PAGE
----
One in three Tory MPs could quit party over Brexit, MP claims
Former Conservative Sarah Wollaston says party ‘destroying itself’ under Brexiteer pressure
Conservative MP Justine Greening: “I don’t think I would be able to stay part of a party that was simply a Brexit party that had crashed us out of the European Union.” Photograph: Simon Dawson/Reuters
A third of the British cabinet could walk out if prime minister Theresa May steers the country towards a no-deal Brexit, former Conservative Sarah Wollaston claimed amid speculation that more MPs could follow her to the new Independent Group.
Both Labour and the Conservatives are braced for further walkouts as the turbulence at Westminster seems set to continue.
Dr Wollaston claimed the Tory party was “destroying itself” as Mrs May drifted to the right under pressure from the European Research Group of Brexiteers.
The House of Commons health committee chairwoman was one of three Conservatives who walked out on Wednesday to join eight ex-Labour MPs in the Independent Group.
“I know that there are many colleagues on my side who will be watching carefully and expecting Theresa May to be certain that she is not going to take us out on a no-deal Brexit,” Dr Wollaston told BBC Radio 4’s Today programme. “Certainly I think that a third of the Cabinet, I’m pretty clear, would walk if they were looking at a no-deal Brexit.”
Labour leader Jeremy Corbyn urged the Independent Group MPs to stand down and fight byelections under their new banner.
“It is disappointing that some MPs have left our party to sit with disaffected Tory MPs,” he said in a video message released on social media. “But we cannot return to the failed business-as-usual politics of the past, and it is only Labour that offers solutions to the challenges people face today.”
Responding to the accusations of defecting MPs including Luciana Berger that he had failed to tackle anti-Semitism in Labour ranks, Mr Corbyn said he was “utterly determined to root out anti-Semitism from our party and our country”.
Dr Wollaston said she expected more defections “in the coming week” from both Labour and the Tories if Mr Corbyn did not commit to a second referendum and Mrs May failed to rule out a no-deal Brexit.
“If Jeremy Corbyn doesn’t come out for a right to vote, I think very many Labour MPs will realise that the game is up and they will shift, and I think likewise on my side of the House if Theresa May doesn’t take no-deal off the table, more of my colleagues will join us,” she told BBC1’s Breakfast.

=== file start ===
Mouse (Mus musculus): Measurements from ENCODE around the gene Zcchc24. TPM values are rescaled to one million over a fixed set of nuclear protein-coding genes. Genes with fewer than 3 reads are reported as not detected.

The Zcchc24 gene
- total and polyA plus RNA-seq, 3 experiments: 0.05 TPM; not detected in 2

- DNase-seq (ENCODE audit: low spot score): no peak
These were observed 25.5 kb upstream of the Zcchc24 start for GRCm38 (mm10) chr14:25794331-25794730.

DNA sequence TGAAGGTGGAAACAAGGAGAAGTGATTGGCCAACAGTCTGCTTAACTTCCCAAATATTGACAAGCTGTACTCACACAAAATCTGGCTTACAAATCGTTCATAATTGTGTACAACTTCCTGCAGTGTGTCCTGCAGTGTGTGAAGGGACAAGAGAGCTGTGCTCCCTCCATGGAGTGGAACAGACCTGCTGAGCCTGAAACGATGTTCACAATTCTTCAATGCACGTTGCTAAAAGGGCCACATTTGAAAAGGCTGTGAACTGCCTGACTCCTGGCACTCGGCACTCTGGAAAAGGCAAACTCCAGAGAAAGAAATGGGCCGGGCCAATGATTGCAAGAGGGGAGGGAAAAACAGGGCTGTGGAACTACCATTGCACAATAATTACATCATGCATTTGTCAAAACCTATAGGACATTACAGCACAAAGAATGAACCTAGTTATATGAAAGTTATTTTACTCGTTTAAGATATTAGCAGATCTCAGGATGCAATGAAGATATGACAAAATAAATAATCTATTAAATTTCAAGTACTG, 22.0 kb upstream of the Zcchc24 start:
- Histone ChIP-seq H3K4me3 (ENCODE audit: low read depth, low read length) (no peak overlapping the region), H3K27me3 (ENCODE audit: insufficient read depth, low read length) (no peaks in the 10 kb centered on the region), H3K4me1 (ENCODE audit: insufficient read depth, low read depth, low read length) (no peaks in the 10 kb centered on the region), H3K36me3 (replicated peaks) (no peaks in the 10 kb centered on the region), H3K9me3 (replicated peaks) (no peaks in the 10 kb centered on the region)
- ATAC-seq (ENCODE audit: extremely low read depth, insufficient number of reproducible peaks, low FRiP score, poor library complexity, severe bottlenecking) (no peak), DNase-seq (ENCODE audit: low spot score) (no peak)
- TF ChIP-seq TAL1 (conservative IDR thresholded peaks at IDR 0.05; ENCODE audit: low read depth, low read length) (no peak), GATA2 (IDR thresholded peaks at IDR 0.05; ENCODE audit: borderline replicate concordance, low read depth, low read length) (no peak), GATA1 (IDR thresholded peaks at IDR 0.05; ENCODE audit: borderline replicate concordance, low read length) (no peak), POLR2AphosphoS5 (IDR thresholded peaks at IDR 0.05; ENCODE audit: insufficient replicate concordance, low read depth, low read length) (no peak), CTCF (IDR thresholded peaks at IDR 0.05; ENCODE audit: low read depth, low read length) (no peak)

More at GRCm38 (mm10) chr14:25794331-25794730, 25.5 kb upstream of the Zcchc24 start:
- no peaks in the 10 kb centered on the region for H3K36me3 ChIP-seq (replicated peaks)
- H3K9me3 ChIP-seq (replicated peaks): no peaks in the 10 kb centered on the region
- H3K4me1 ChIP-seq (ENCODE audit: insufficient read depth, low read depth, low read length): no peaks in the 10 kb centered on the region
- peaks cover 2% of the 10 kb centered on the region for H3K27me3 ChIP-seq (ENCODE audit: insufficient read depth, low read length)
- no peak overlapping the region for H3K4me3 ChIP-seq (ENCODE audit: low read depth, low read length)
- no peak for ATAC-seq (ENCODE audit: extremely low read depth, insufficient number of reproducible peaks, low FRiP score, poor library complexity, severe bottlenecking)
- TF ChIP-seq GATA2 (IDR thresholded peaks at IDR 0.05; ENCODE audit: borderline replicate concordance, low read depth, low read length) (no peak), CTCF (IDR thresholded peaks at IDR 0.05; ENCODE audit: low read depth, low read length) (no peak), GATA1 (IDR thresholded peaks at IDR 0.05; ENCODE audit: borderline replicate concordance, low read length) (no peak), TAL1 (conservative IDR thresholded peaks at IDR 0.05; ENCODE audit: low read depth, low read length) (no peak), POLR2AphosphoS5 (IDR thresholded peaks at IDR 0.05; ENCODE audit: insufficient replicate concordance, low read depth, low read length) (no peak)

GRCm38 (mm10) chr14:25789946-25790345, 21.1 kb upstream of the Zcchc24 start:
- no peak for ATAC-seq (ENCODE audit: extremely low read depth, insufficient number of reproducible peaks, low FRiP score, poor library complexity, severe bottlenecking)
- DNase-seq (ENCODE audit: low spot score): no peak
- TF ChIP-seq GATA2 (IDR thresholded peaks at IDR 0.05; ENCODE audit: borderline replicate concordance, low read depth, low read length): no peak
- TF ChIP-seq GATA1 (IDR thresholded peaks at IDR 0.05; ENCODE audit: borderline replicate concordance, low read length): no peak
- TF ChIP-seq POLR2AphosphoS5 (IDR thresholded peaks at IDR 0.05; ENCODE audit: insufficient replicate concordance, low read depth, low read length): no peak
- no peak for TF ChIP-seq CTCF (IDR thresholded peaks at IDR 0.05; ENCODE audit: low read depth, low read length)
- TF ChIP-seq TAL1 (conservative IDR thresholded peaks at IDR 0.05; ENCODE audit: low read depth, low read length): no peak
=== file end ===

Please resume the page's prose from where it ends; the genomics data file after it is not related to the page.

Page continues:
Dr Wollaston said “the Tory party has changed, I think it has changed irredeemably”, adding: “I would say the Tory party is destroying itself.”
Ms Allen said she believed that “a third of the party” – about 100 Tory MPs – shared her frustrations at the direction of the Conservative Party.
“It is something that I have considered, but I have reached a different conclusion for the moment,” Ms Greening told Today. “I don’t think I would be able to stay part of a party that was simply a Brexit party that had crashed us out of the European Union. ”
As attacks on the prime minister from ex-Conservative MPs intensified, Ms Soubry accused Mrs May of having a personal “problem” with immigration.
She told BBC2’s Newsnight: “The only reason why she will not agree to the single market is because of free movement of people... I look at the evidence, and I think she’s got a problem with immigration.”
Responding to Ms Soubry’s comment, Mrs May’s official spokesman said: “The prime minister is focused on delivering an immigration system post-Brexit which allows us to take back control of our borders and ensures this country continues to allow in the brightest and best.
“Immigrants make a huge contribution to our public services and economy and that’s going to continue after Brexit.”
Ms Soubry said former prime minister David Cameron made a last-ditch bid to try to stop the three Tory defectors quitting. She told the Times Red Box podcast that Mr Cameron sent them a text saying: “Is it too late to persuade you to stay?”
Mrs May has said she was “saddened” by their decision to quit and insisted that under her leadership the Tories were offering “decent, moderate and patriotic politics”.
But the three MPs who quit on Wednesday said they were not contacted by the current leadership before their decision, despite the intervention by Mr Cameron. And Ms Greening said she had “not seen the prime minister recently” despite asking “on multiple occasions”.
Bracknell MP Phillip Lee, who quit as a justice minister over Brexit and was named by Ms Allen as a potential future defector to the Independent Group, was seen visiting 10 Downing Street on Thursday.
The Right to Vote group, which is chaired by Dr Lee, said he was discussing the campaign’s calls for a pause in the Brexit process and a possible second referendum. “Talks were open and we are encouraged [Mrs May] listened to our case,” the group said. – PA